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Away And Allbirds Founders Lend Green Thumbs (And $7.5M) To This Detroit Plant Startup(Forbes)

August 13, 2019

Bloomscape Founder and CEO Justin Mast

 

 

The article first appeared on the Forbes.

 

The determining factor as to whether a millennial is "thriving" often comes down to an ability to maintain an array of similarly thriving indoor plants. And as young people increasingly elect to have children later in life or not at all, many are choosing to take on the mantle of "plant parent" instead. That's why fifth generation horticulturist Justin Mast believes now is the time for his online plant retailer Bloomscape to finally take root.

 

The Detroit-based company, which Mast previously attempted to launch 2004 and relaunched in March 2018, announced today that it had closed a $7.5 million Series A led by Revolution Ventures, Endeavor and a host of all-star founders like Away's Jen Rubio, Allbirds' Joey Zwillinger, Harry's' Jeff Raider, and Warby Parker's Neil Blumenthal and Dave Gilboa.

"Our generation has shown an amazing amount of interest in plants," says Mast, noting that for an industry estimated to be $50 billion, only 3% of plant sales are currently done online due to complexities in warehousing and shipping live plants.

 

"But we're seeing a growing demand for living room-ready, potted plants shipped directly from the greenhouse to your door."

 

In its first year of business, the company shipped over 100,000 individual plants, with options ranging from ten-inch-tall pinstripe plants at $35 to five-foot-tall bird of paradises at $195. Bloomscape grows some of the varietals, while others are sourced from sunnier climates like Florida and processed in their Michigan greenhouse.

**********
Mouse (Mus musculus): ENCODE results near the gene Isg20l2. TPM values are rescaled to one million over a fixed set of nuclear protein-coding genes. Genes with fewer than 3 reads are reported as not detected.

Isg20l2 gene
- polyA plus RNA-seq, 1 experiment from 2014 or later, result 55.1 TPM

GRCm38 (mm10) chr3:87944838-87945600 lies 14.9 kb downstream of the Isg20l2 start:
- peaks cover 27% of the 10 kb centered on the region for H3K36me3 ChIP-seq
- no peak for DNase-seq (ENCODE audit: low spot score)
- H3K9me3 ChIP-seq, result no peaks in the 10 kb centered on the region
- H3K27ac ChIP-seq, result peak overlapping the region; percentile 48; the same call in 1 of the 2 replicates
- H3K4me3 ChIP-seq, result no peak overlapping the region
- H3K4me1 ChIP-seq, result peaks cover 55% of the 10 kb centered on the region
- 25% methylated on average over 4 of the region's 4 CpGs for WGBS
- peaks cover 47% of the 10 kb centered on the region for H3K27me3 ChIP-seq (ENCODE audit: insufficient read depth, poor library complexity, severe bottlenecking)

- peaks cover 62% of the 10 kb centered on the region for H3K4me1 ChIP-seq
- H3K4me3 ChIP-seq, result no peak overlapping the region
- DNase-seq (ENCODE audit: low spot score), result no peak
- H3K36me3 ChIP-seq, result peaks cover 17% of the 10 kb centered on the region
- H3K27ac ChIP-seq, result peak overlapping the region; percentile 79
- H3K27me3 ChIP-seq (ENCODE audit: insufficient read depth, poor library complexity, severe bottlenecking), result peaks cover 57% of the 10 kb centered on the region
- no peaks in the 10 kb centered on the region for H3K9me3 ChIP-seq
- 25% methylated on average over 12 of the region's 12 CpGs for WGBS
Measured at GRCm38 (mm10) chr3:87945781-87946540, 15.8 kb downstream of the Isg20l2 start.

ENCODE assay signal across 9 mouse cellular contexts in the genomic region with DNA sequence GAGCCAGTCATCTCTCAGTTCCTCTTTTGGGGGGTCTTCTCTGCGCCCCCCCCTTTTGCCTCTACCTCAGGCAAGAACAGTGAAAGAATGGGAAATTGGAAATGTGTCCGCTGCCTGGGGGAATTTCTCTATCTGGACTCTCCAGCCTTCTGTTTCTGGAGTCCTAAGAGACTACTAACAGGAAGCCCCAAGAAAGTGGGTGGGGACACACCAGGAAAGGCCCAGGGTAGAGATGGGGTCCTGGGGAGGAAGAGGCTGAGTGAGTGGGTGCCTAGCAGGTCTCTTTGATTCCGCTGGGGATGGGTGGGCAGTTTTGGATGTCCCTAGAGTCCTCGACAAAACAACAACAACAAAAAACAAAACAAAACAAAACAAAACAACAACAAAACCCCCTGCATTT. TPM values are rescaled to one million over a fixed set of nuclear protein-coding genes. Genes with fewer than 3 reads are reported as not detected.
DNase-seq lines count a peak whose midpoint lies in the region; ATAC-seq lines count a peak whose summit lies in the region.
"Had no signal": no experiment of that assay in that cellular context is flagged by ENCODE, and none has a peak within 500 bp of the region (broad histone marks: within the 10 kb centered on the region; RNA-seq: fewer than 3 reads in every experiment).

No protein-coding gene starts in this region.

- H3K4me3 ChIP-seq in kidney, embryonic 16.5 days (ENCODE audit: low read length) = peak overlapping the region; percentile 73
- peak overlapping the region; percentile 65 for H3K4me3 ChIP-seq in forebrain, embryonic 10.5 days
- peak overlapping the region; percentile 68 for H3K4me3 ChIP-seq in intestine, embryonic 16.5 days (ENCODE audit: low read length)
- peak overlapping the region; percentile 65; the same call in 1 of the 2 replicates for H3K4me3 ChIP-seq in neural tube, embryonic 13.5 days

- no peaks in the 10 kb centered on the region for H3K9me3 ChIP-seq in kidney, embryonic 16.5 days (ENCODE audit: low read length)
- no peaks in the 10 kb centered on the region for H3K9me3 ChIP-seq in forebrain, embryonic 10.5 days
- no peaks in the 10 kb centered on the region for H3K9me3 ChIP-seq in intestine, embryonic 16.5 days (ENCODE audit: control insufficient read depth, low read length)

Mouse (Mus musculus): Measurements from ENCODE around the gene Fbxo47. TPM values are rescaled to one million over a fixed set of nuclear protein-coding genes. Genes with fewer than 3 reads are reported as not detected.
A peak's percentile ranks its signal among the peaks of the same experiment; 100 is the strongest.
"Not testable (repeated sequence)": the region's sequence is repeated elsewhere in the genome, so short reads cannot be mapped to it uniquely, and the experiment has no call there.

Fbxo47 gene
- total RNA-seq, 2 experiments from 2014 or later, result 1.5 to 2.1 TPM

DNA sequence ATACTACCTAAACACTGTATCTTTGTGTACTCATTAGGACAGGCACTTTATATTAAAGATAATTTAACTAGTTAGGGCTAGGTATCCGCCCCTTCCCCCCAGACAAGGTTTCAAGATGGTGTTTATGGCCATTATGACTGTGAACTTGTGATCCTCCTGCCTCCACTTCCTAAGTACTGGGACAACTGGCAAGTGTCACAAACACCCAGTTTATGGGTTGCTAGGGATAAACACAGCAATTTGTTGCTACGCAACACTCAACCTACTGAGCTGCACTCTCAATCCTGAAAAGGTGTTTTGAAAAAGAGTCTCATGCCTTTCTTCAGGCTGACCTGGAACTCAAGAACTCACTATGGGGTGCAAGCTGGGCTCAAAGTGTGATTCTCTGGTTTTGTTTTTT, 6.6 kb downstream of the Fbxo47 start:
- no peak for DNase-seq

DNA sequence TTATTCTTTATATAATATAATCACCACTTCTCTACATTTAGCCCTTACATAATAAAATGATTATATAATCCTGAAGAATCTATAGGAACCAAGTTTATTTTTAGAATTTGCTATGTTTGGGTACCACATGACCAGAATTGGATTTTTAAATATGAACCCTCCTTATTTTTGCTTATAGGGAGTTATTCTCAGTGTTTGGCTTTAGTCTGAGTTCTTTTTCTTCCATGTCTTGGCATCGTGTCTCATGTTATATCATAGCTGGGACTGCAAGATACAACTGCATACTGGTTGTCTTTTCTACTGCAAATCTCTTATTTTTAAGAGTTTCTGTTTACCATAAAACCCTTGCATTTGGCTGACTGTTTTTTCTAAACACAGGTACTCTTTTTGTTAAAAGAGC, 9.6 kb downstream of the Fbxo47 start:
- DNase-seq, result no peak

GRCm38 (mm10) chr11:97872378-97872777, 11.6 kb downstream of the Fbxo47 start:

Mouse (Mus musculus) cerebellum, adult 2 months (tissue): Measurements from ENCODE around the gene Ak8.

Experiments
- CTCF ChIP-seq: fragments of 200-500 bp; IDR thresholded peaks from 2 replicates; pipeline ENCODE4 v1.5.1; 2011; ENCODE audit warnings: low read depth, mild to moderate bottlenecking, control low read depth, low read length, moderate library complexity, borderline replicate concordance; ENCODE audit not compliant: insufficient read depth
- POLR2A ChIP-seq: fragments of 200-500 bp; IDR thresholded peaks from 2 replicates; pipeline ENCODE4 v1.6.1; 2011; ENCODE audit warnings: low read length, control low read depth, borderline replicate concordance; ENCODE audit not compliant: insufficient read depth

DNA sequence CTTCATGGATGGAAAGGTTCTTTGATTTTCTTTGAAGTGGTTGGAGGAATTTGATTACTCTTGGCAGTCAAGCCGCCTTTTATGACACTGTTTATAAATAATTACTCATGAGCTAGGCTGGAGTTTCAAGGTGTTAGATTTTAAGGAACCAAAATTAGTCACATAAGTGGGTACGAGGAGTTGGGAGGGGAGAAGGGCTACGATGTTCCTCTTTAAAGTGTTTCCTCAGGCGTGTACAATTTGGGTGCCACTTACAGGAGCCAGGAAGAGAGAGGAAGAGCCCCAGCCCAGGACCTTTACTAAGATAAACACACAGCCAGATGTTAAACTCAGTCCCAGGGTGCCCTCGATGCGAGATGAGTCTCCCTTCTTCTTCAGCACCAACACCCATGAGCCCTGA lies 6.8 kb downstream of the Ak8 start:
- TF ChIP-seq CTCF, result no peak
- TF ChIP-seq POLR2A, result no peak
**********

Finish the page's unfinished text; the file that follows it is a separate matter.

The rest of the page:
Quality assurance is both the hardest part of running an online plant operation and the reason Amazon is unlikely to be a business-killer for the specialized brand. Mast began developing his patent-pending packaging from his parents' greenhouse, where the family began shipping plants via Fedex nearly thirty years ago.

 

"You're dealing with things like ethylene buildup and temperature control and root damage and keeping the soil together," explains Mast, who claims they are the only company currently equipped to ship extra-large plants. "I'm standing on decades of experience here."

 

Read the full article on the Forbes.

 

 

 

 

 

 

 

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